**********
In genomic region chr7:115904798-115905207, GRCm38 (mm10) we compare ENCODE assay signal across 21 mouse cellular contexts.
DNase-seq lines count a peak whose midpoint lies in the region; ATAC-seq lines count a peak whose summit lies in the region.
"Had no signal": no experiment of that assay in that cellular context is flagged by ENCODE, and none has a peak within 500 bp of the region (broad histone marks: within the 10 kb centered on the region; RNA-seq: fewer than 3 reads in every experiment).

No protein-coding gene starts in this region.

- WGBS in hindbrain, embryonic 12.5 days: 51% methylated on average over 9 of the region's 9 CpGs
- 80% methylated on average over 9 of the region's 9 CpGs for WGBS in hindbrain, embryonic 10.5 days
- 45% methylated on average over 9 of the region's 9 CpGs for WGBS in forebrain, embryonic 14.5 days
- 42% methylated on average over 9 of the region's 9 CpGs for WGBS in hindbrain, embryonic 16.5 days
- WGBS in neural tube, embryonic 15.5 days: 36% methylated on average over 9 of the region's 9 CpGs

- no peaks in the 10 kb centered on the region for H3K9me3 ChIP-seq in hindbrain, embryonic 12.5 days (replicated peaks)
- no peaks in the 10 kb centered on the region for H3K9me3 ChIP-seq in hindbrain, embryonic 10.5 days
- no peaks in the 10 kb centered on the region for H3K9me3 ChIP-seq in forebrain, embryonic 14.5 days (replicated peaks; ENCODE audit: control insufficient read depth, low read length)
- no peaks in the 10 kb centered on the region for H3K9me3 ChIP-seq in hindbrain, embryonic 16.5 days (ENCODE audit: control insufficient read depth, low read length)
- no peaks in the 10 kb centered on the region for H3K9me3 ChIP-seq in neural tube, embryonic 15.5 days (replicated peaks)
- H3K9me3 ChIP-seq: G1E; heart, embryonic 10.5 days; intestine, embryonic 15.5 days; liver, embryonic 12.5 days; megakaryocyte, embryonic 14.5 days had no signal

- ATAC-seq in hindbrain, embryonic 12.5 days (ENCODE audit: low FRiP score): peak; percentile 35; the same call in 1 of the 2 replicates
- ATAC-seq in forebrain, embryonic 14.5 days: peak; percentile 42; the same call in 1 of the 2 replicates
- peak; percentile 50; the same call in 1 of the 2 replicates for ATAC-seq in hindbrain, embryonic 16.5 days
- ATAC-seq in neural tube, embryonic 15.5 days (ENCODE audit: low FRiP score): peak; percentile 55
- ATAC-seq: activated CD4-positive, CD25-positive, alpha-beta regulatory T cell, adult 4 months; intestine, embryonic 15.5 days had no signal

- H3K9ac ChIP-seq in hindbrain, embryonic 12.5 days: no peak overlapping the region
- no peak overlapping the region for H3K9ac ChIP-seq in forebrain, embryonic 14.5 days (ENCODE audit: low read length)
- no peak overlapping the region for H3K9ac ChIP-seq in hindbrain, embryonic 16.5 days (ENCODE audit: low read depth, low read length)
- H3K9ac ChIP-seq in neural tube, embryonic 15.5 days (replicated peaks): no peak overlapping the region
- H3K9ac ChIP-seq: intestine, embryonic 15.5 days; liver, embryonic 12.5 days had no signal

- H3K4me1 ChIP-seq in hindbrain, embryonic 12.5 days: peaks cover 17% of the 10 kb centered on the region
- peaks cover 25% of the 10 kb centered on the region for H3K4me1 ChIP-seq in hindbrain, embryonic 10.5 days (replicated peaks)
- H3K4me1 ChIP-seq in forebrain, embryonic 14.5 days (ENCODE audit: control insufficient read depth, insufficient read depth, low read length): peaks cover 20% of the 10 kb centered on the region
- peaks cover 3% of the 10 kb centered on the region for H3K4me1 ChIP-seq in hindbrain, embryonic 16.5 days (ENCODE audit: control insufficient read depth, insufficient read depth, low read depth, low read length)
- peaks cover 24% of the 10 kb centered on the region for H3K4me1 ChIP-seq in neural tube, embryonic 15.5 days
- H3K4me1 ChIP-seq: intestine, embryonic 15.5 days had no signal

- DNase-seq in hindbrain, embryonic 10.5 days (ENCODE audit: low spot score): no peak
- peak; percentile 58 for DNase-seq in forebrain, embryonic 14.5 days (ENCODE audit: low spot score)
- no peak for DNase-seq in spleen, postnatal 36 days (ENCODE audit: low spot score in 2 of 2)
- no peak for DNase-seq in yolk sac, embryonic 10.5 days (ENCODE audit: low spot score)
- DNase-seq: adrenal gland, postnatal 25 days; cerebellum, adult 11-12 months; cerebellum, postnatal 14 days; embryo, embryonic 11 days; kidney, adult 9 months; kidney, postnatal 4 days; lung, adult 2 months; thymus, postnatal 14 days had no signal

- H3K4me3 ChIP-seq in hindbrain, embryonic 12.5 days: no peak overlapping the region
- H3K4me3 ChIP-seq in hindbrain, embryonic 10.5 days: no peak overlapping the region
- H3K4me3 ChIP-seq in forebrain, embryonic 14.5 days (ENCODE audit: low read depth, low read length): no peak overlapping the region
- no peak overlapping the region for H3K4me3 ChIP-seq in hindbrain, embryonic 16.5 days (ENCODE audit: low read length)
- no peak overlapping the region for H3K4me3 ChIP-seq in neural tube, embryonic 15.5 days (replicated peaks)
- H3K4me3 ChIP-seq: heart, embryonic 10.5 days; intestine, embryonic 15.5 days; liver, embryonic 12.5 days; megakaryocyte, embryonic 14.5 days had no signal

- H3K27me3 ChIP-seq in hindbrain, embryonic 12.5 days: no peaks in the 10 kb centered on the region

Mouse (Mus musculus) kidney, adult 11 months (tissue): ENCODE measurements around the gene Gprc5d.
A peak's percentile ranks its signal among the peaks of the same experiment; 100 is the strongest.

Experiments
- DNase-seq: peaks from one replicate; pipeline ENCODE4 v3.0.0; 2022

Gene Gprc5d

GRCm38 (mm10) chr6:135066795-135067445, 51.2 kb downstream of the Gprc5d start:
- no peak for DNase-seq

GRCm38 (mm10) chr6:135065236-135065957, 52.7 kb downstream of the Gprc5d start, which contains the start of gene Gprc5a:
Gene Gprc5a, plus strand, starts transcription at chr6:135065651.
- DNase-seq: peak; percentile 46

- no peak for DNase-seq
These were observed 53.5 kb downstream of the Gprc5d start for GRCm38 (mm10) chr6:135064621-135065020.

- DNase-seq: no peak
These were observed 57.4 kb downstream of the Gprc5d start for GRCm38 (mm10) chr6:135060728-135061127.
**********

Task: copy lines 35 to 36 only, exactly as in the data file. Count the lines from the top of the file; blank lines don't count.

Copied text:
- no peak for DNase-seq in yolk sac, embryonic 10.5 days (ENCODE audit: low spot score)
- DNase-seq: adrenal gland, postnatal 25 days; cerebellum, adult 11-12 months; cerebellum, postnatal 14 days; embryo, embryonic 11 days; kidney, adult 9 months; kidney, postnatal 4 days; lung, adult 2 months; thymus, postnatal 14 days had no signal